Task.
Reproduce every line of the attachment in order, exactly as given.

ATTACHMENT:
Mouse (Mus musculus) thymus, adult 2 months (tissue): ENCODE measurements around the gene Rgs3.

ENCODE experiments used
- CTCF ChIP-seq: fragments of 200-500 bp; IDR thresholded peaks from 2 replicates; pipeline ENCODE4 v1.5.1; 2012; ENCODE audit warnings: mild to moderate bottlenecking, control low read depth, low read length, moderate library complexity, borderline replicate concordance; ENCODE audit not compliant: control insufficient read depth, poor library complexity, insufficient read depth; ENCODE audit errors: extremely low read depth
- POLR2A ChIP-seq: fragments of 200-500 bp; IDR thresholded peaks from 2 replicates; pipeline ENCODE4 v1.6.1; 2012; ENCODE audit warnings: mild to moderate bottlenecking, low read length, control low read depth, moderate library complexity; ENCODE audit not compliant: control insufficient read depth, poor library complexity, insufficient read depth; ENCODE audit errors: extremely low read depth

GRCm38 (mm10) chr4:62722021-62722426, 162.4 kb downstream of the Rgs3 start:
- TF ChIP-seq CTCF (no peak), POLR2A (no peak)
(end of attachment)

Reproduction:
Mouse (Mus musculus) thymus, adult 2 months (tissue): ENCODE measurements around the gene Rgs3.

ENCODE experiments used
- CTCF ChIP-seq: fragments of 200-500 bp; IDR thresholded peaks from 2 replicates; pipeline ENCODE4 v1.5.1; 2012; ENCODE audit warnings: mild to moderate bottlenecking, control low read depth, low read length, moderate library complexity, borderline replicate concordance; ENCODE audit not compliant: control insufficient read depth, poor library complexity, insufficient read depth; ENCODE audit errors: extremely low read depth
- POLR2A ChIP-seq: fragments of 200-500 bp; IDR thresholded peaks from 2 replicates; pipeline ENCODE4 v1.6.1; 2012; ENCODE audit warnings: mild to moderate bottlenecking, low read length, control low read depth, moderate library complexity; ENCODE audit not compliant: control insufficient read depth, poor library complexity, insufficient read depth; ENCODE audit errors: extremely low read depth

GRCm38 (mm10) chr4:62722021-62722426, 162.4 kb downstream of the Rgs3 start:
- TF ChIP-seq CTCF (no peak), POLR2A (no peak)